The Heron's Nest

where tradition and innovation meet

Volume XXIII, Number 2: June 2021


Editors' Choices

middle age
I build the snowman
a son

Peter Newton
Rutland, Vermont

empty rain
the Mekong he brought home
without him

Jeanne Cook
South Bend, Indiana

final resting place...
the wind decides

Michele L. Harvey
Hamilton, New York

The Heron's Nest Award

middle age
I build the snowman
a son

Peter Newton
Rutland, Vermont

This well-crafted haiku is both timely and timeless. There is sufficient framework to situate the experience while retaining enough room to explore further. The reader has the opportunity to invest that open space with their own memories and meaning.

It's been a while since I've built a snowman, but growing up in Maine I had plenty of opportunities to build snowmen and snow forts. I spent hours outside in the snow. My son, on the other hand, didn't see snow until he was five years old. He didn't like the cold, and he wasn't all that interested in making a snowman. The hot chocolate afterwards was the best part for him.

The winter scene suggests aging as a theme and the poet states this quite plainly in the first line. Middle age can be thought of as the midpoint in one's life—a lifetime folded in half. The exact span of years that constitute this season is open for debate even among social scientists. It's not so much a number but a series of life events that mark a transition from a carefree young adult to the physical decline of old age.

One major characteristic of middle age is generativity—investment in the welfare of others. It naturally occurs within the family as we care for our children and negotiate ongoing relationships with our siblings and parents. It is in middle age that we start to contemplate our legacy. What do we want to leave behind for others? How can we contribute to the next generation?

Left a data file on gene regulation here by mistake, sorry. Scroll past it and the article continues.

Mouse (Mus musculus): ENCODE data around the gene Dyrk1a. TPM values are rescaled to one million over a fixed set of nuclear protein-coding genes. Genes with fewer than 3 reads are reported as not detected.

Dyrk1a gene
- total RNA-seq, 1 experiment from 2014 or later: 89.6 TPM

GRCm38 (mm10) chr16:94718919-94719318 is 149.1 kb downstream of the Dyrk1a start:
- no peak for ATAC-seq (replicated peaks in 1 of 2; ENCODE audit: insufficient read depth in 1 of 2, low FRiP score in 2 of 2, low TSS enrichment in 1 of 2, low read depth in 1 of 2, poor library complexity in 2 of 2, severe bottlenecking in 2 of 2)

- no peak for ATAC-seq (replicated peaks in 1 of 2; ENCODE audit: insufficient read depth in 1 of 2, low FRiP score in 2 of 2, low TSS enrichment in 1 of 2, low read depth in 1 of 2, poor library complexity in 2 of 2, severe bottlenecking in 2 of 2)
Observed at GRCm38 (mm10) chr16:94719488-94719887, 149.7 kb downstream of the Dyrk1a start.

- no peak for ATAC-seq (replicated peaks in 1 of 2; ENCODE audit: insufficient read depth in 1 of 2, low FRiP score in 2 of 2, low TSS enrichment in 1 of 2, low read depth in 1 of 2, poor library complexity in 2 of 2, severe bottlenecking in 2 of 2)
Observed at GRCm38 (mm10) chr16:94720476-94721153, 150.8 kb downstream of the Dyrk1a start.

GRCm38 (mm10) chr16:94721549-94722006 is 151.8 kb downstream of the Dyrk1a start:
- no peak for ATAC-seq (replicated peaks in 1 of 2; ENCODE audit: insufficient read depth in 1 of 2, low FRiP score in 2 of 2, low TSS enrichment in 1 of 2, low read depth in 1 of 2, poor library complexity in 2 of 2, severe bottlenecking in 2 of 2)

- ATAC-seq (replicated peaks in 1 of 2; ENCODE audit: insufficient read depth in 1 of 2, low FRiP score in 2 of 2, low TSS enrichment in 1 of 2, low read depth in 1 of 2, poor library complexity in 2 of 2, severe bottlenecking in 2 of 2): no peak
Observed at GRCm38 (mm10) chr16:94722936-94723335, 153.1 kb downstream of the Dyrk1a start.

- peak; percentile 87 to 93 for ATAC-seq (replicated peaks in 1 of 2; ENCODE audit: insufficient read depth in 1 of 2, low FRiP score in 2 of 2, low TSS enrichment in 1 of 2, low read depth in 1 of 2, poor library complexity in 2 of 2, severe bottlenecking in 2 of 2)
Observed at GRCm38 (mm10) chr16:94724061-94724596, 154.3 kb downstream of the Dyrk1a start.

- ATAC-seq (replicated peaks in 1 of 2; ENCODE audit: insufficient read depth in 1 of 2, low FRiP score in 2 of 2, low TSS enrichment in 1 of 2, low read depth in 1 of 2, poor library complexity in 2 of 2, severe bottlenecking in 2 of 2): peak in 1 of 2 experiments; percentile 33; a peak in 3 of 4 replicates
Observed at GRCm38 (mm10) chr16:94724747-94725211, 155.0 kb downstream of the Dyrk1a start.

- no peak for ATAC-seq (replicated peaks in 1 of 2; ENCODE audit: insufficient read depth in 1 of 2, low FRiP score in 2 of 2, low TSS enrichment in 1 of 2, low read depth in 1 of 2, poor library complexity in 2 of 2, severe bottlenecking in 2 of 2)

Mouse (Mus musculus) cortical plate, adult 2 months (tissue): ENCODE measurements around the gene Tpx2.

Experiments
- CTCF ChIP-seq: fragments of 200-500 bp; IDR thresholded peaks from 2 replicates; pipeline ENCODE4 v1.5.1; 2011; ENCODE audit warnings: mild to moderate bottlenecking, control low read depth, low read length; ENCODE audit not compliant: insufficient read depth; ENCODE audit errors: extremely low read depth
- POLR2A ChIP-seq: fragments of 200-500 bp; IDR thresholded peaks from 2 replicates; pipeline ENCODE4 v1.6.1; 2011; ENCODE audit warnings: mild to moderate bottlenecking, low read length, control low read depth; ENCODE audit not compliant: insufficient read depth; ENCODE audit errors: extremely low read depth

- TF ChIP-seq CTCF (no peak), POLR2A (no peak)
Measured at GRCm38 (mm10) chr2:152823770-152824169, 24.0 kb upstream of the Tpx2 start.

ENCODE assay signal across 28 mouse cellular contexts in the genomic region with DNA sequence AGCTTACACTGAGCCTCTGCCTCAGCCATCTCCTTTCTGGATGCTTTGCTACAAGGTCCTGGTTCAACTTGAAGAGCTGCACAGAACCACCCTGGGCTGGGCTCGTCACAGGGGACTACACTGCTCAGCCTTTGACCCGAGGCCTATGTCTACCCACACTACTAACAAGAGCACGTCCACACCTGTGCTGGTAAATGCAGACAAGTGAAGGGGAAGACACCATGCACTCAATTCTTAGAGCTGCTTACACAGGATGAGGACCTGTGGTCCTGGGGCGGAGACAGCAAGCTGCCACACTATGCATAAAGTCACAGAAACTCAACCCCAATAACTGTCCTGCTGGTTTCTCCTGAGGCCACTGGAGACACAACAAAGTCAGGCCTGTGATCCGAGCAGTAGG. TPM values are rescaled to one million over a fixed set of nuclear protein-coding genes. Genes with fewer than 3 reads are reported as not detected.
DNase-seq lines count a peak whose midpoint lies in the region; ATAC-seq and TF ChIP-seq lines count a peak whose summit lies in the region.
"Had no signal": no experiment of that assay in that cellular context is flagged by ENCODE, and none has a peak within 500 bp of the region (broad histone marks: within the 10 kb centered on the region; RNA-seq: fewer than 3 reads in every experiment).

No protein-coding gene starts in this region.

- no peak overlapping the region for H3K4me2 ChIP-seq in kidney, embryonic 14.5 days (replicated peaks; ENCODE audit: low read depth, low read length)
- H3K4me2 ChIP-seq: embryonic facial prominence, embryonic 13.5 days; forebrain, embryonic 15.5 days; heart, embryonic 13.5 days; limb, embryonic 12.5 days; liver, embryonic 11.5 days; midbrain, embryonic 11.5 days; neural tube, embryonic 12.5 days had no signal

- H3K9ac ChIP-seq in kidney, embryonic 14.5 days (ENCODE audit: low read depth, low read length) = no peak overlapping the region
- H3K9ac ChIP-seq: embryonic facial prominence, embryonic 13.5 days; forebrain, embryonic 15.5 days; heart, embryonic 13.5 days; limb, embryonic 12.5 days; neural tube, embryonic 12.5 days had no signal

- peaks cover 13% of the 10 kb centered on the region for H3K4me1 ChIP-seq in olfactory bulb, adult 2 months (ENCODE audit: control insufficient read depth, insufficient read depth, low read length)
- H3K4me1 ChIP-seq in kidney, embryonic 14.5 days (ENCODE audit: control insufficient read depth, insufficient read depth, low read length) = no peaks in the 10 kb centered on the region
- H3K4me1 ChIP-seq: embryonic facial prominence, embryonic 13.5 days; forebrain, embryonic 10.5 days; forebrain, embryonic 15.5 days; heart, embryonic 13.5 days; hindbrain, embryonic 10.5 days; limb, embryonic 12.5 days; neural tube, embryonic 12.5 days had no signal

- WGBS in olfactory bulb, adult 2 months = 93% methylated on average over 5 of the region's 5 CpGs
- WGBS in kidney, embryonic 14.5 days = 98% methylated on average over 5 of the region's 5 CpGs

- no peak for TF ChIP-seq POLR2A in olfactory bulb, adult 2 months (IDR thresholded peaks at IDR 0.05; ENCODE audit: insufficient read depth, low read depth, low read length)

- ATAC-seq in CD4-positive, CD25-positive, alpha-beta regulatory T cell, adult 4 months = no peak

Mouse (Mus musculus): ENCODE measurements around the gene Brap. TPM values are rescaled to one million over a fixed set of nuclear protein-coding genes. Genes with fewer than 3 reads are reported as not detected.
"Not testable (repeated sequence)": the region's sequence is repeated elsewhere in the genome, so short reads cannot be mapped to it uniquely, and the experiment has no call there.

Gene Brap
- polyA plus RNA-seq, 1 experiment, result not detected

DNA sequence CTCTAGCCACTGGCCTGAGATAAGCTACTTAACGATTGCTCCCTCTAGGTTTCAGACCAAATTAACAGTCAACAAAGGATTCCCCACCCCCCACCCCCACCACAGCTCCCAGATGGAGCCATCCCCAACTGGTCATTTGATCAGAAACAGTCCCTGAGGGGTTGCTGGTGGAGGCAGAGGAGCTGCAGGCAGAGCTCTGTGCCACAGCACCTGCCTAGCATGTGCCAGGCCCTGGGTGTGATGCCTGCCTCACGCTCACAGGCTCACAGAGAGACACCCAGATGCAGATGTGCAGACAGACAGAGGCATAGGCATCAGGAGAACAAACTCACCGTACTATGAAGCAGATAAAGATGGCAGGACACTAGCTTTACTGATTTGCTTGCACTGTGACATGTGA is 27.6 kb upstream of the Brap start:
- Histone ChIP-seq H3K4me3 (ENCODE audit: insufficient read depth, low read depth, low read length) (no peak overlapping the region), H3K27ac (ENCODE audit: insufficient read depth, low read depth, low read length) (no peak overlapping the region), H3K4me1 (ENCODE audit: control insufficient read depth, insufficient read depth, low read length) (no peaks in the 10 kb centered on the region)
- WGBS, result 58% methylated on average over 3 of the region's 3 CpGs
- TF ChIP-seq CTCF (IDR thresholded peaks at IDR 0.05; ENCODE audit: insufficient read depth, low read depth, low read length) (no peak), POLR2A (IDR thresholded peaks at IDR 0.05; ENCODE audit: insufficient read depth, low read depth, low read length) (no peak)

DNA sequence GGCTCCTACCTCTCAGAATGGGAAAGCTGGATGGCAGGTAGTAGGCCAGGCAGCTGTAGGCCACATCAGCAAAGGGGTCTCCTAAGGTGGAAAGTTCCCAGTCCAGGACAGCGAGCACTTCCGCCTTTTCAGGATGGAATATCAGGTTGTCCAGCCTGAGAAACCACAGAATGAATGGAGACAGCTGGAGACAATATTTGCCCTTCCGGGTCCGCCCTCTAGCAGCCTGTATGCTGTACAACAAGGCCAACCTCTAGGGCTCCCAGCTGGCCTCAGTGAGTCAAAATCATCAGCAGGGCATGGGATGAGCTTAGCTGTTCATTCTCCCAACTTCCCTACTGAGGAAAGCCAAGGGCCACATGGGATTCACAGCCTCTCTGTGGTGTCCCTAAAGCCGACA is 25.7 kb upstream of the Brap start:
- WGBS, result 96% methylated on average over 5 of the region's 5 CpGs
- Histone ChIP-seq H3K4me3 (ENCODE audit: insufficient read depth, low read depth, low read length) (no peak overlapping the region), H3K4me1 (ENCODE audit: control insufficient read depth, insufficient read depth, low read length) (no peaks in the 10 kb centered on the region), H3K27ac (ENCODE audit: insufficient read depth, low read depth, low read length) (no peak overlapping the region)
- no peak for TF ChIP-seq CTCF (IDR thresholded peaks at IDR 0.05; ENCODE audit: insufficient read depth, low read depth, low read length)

Peter Newton's haiku goes right to the heart of this concern for others. After an afternoon of play creating a snowman, he steps back to observe this lone figure. Something is missing. He creates a smaller version out of snow, not for himself, but for the snowman. It is such a simple gesture but it conveys so much connection and compassion. Even this lump of snow shouldn't be alone to face the remainder of its short time in existence. The haiku doesn't dwell on regret, but frames this circumstance in the most positive terms.

Due to the lockdown and shelter-in-place orders loneliness is at an all-time high. And while this haiku doesn't mention the coronavirus pandemic directly, it is there nonetheless. Not seeing our friends and family for over a year has taken a toll on our collective psyche. When will we be able to see, hold, and play with our children and grandchildren? Will we ever return to an old sense of normalcy, or will social distancing and masks be the new normal? In the meantime we can look outside and see a snowman and his snow son through the poet's eyes. This reassures us that things will go back to normal someday. We will be able to congregate with loved ones without fear of contagion.

Cherie Hunter Day
June 2021